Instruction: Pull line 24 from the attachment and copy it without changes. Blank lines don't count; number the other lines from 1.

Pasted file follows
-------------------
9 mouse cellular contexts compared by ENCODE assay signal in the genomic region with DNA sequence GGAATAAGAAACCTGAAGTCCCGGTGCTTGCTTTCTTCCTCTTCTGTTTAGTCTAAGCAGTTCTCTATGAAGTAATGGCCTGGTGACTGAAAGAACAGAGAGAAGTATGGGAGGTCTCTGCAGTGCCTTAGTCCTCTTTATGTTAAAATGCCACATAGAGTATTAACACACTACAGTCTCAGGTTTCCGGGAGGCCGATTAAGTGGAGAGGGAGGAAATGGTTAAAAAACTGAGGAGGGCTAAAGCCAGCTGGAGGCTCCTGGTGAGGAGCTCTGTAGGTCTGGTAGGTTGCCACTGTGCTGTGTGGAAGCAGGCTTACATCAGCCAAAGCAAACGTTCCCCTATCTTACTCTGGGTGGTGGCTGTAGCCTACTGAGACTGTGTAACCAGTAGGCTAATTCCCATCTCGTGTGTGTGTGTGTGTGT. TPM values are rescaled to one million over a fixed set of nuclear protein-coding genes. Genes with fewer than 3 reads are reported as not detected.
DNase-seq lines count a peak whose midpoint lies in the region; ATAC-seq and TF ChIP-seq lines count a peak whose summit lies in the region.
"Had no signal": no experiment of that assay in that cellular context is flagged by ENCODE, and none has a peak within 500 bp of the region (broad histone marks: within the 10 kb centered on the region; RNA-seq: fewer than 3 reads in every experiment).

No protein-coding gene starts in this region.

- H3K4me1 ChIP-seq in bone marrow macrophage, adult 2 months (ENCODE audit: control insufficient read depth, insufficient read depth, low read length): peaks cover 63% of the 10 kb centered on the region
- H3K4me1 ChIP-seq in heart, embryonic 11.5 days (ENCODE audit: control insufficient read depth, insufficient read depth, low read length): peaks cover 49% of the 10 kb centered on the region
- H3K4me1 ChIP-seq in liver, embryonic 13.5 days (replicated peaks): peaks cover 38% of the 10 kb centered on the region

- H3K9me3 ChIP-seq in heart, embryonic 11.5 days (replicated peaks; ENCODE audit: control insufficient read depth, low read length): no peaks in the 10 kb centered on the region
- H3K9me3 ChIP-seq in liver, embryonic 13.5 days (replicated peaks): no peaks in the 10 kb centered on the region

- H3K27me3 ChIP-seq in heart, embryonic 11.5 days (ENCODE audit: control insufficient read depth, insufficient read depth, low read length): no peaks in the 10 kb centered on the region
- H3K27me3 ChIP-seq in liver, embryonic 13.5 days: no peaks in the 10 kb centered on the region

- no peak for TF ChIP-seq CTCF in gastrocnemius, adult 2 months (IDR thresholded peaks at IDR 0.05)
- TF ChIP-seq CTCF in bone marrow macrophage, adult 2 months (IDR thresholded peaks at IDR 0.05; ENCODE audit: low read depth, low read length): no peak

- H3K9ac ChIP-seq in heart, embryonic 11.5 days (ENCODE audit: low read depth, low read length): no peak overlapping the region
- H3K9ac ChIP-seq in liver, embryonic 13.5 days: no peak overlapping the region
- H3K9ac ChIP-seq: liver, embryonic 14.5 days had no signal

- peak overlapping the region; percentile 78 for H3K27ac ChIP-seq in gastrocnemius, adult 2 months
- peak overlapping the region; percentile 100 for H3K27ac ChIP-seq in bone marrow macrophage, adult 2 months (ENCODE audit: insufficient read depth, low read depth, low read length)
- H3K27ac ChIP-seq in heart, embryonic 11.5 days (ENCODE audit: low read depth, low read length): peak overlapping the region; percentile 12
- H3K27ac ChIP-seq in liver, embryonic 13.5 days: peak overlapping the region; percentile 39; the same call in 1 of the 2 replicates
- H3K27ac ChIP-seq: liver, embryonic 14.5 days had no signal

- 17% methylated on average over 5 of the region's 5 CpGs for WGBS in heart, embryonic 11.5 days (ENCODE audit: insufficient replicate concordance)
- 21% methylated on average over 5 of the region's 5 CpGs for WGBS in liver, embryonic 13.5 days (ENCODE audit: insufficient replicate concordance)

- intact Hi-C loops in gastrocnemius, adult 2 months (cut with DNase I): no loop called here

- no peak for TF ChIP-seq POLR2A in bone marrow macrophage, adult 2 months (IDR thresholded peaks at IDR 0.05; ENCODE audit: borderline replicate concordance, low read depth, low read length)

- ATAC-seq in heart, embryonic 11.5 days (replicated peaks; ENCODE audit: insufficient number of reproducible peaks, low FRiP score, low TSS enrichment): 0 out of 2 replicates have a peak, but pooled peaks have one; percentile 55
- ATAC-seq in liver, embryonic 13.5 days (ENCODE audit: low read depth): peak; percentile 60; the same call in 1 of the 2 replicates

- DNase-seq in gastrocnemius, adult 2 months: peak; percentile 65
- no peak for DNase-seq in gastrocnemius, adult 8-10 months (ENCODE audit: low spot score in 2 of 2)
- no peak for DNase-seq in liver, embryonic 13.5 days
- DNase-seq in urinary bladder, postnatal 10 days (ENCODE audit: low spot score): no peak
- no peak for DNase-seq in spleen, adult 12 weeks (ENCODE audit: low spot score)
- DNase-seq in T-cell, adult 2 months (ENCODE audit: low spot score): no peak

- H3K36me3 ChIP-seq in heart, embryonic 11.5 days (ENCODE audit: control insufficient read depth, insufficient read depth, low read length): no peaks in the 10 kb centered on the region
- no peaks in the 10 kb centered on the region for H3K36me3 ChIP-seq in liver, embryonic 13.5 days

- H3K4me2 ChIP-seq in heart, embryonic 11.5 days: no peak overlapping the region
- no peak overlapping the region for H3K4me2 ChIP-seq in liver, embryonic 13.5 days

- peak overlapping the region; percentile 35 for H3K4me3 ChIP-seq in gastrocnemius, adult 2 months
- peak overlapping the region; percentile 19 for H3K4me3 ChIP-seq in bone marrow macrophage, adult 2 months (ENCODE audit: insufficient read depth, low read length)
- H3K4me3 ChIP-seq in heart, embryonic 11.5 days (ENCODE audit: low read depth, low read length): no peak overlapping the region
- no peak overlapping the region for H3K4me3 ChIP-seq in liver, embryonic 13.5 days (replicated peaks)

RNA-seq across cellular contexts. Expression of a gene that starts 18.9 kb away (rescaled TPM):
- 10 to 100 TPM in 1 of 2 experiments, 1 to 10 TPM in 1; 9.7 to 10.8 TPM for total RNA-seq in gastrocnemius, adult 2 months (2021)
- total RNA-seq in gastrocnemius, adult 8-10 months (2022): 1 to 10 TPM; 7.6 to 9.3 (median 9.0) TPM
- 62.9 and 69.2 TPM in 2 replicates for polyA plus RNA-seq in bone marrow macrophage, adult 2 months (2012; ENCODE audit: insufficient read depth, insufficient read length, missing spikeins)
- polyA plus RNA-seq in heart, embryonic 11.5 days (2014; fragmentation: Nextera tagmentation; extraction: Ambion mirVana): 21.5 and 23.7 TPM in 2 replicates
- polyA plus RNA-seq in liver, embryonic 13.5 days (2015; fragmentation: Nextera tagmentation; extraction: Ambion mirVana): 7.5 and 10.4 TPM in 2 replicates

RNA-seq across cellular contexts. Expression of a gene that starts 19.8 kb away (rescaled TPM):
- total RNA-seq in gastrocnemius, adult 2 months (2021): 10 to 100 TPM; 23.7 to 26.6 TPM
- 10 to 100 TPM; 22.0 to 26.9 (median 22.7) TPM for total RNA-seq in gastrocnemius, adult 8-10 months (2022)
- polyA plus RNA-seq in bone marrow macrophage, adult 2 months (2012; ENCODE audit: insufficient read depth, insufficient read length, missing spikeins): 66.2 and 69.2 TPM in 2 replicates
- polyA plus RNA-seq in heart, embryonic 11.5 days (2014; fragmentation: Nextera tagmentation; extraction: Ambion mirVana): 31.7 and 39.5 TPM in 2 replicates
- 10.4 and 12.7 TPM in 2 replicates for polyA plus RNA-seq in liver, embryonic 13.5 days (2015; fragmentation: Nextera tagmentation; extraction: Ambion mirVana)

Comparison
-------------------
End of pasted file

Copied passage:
- intact Hi-C loops in gastrocnemius, adult 2 months (cut with DNase I): no loop called here